Giuliani's Cancer Crisis: Can He Still Fight Hillary for a Senate Seat? Will He?

Article excerpt

The first hint that something was wrong came Wednesday morning, when New York Mayor Rudy Giuliani was spotted walking briskly into Mount Sinai Medical Center for a visit that wasn't listed on his official schedule. Caught in the act by a lucky reporter, Giuliani confirmed that he had gone for tests but didn't say what the tests were for. City hall and Mount Sinai fended off the media until Giuliani, confronted by rampant speculation about the state of his health, was forced to admit he had just been diagnosed with prostate cancer. The good news, he said, was that the disease had been detected at a "very, very early stage" and that doctors had several treatment options for "a complete cure."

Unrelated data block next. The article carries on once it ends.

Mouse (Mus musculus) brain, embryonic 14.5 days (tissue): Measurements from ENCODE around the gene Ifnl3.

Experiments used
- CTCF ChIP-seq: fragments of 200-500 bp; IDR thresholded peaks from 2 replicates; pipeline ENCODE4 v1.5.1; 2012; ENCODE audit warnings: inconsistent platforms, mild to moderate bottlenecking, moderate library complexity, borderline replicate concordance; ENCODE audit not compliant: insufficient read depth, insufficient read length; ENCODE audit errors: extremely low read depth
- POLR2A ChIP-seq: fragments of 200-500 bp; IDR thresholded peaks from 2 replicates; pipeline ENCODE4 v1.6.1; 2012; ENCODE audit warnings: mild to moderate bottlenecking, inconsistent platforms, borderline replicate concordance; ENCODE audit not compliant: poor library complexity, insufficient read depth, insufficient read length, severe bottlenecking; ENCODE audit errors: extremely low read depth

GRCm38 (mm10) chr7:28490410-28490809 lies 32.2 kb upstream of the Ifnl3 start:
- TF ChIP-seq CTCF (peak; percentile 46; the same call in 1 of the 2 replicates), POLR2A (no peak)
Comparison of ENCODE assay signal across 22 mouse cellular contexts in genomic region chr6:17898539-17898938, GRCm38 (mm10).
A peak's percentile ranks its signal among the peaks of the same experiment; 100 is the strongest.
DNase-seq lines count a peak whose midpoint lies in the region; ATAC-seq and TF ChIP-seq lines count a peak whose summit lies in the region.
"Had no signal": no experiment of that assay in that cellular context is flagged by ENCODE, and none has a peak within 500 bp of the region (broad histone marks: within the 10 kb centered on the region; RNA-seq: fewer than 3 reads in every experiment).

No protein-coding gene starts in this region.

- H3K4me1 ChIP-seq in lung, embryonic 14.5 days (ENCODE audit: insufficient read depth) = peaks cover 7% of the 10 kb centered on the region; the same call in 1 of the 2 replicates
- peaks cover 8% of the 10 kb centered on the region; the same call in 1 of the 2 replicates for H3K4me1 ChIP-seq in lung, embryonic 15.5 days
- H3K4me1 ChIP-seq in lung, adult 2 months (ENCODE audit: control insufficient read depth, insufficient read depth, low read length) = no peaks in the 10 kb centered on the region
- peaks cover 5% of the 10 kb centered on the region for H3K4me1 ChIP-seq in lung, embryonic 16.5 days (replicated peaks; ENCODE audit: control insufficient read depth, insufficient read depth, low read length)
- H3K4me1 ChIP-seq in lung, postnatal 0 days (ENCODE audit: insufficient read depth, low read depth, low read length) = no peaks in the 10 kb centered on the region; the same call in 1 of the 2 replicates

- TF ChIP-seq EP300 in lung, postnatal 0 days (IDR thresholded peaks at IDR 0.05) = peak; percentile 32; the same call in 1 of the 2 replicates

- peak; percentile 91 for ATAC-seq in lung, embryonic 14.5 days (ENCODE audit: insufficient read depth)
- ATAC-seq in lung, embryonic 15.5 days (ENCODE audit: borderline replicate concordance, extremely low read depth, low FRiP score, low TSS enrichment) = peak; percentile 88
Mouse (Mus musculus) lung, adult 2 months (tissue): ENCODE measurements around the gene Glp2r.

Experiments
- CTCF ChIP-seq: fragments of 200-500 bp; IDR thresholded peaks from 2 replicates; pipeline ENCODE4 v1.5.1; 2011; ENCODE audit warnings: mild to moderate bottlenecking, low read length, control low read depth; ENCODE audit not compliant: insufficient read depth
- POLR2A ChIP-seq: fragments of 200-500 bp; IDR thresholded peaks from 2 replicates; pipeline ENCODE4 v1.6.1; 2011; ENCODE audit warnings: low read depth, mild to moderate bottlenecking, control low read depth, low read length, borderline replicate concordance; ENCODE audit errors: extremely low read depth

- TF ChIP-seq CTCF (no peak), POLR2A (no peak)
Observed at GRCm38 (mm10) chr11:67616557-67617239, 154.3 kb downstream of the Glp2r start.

The bad news, for the state and national GOP, was that Giuliani couldn't say whether he would be able to run for the Senate against Hillary Rodham Clinton. The race, a dead heat in statewide polls, is already shaping up as a classic--a tough, high-spending contest between two formidable political personalities. Although he has raised nearly $20 million so far, Giuliani still hasn't officially declared his candidacy and, according to some critics, has yet to show that he is willing to campaign as hard as Clinton. Now that he is faced with an undeniably serious health concern, the theory went, Giuliani may drop out. And even if he doesn't, the aura of uncertainty could hamper fund-raising and unsettle party leaders around the state. "This makes Republicans very nervous," said Mickey Blum, a New York City pollster. "It freezes them--they can't do anything. …